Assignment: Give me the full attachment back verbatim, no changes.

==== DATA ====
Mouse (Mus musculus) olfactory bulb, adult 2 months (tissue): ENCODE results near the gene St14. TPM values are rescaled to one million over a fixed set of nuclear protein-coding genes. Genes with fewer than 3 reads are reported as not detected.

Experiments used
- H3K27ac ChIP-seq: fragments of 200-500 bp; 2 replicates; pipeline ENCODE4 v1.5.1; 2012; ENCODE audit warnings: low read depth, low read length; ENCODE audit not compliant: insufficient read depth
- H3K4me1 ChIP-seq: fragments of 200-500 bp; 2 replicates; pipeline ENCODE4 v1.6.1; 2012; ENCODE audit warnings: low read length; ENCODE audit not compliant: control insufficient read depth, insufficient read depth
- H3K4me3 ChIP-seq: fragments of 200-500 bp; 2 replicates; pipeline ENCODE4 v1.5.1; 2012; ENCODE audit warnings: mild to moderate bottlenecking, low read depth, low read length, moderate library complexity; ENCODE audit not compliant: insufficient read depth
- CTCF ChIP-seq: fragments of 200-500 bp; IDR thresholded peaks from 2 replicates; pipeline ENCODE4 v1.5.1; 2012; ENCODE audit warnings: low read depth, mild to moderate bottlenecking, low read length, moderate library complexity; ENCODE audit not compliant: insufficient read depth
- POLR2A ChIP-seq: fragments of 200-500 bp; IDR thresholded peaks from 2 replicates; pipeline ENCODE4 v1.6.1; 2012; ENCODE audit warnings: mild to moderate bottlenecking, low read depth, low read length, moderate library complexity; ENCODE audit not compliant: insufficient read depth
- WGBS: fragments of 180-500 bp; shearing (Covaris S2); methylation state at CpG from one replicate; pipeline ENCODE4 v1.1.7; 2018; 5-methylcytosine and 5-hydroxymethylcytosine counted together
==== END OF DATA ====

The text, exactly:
Mouse (Mus musculus) olfactory bulb, adult 2 months (tissue): ENCODE results near the gene St14. TPM values are rescaled to one million over a fixed set of nuclear protein-coding genes. Genes with fewer than 3 reads are reported as not detected.

Experiments used
- H3K27ac ChIP-seq: fragments of 200-500 bp; 2 replicates; pipeline ENCODE4 v1.5.1; 2012; ENCODE audit warnings: low read depth, low read length; ENCODE audit not compliant: insufficient read depth
- H3K4me1 ChIP-seq: fragments of 200-500 bp; 2 replicates; pipeline ENCODE4 v1.6.1; 2012; ENCODE audit warnings: low read length; ENCODE audit not compliant: control insufficient read depth, insufficient read depth
- H3K4me3 ChIP-seq: fragments of 200-500 bp; 2 replicates; pipeline ENCODE4 v1.5.1; 2012; ENCODE audit warnings: mild to moderate bottlenecking, low read depth, low read length, moderate library complexity; ENCODE audit not compliant: insufficient read depth
- CTCF ChIP-seq: fragments of 200-500 bp; IDR thresholded peaks from 2 replicates; pipeline ENCODE4 v1.5.1; 2012; ENCODE audit warnings: low read depth, mild to moderate bottlenecking, low read length, moderate library complexity; ENCODE audit not compliant: insufficient read depth
- POLR2A ChIP-seq: fragments of 200-500 bp; IDR thresholded peaks from 2 replicates; pipeline ENCODE4 v1.6.1; 2012; ENCODE audit warnings: mild to moderate bottlenecking, low read depth, low read length, moderate library complexity; ENCODE audit not compliant: insufficient read depth
- WGBS: fragments of 180-500 bp; shearing (Covaris S2); methylation state at CpG from one replicate; pipeline ENCODE4 v1.1.7; 2018; 5-methylcytosine and 5-hydroxymethylcytosine counted together